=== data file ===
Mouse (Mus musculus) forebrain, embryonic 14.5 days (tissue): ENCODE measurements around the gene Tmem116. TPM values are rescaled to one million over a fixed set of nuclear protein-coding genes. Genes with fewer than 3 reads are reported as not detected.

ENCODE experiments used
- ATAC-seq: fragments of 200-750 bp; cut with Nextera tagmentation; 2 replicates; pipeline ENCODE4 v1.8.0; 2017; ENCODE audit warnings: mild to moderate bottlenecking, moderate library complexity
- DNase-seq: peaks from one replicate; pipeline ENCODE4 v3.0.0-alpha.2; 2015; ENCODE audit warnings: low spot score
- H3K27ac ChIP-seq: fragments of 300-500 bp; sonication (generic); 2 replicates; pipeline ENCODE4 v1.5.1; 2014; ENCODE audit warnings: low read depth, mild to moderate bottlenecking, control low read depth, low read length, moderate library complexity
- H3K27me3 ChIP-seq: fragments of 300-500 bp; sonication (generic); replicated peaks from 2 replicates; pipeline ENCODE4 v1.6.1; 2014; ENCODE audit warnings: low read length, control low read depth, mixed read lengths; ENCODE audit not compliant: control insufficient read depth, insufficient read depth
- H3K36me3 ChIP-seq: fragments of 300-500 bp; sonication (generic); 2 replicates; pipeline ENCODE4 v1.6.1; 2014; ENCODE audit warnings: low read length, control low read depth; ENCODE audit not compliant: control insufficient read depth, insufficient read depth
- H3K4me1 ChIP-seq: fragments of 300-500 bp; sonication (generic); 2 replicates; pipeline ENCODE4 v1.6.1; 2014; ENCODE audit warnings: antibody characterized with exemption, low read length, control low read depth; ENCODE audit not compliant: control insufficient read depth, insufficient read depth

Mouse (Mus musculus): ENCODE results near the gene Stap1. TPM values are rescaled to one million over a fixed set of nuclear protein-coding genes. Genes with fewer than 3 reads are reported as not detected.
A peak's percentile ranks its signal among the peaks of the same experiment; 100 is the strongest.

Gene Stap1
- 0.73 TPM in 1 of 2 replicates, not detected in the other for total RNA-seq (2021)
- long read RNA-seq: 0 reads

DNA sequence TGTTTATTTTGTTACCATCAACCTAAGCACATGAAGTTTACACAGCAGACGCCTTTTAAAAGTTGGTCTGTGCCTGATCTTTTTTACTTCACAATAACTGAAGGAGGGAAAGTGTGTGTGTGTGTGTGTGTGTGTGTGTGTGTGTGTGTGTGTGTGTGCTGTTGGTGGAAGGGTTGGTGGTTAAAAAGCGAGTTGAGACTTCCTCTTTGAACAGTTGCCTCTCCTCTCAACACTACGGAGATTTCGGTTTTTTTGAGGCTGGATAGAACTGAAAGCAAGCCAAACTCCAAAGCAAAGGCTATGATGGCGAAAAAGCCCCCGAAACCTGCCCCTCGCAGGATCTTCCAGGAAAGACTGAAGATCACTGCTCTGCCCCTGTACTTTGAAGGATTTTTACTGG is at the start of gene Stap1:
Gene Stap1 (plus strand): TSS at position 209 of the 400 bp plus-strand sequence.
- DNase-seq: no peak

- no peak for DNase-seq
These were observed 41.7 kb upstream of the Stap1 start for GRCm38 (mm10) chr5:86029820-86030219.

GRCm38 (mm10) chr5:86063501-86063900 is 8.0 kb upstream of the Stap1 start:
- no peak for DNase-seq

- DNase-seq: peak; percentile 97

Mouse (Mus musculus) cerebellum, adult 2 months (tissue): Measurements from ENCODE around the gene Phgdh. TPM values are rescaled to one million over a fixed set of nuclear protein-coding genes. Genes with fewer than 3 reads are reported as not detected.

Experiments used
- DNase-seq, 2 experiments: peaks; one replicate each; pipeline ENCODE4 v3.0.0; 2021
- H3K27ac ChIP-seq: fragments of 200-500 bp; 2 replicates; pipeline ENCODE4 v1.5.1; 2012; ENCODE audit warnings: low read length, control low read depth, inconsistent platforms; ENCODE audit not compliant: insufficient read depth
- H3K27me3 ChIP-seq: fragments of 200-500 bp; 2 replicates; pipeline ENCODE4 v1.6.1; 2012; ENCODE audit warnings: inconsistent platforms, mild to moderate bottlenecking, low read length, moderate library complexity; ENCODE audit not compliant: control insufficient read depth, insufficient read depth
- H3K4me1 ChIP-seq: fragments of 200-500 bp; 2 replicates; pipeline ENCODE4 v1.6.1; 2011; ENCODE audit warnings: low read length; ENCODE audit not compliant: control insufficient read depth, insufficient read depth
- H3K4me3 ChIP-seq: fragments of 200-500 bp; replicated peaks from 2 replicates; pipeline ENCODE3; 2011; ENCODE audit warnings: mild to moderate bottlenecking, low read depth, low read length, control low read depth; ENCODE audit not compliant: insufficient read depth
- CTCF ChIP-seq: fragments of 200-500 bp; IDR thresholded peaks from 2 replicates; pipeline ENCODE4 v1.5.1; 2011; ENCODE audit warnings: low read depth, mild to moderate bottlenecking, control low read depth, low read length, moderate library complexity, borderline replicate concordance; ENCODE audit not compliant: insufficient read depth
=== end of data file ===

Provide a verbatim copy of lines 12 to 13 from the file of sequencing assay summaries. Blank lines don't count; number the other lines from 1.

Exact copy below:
- 0.73 TPM in 1 of 2 replicates, not detected in the other for total RNA-seq (2021)
- long read RNA-seq: 0 reads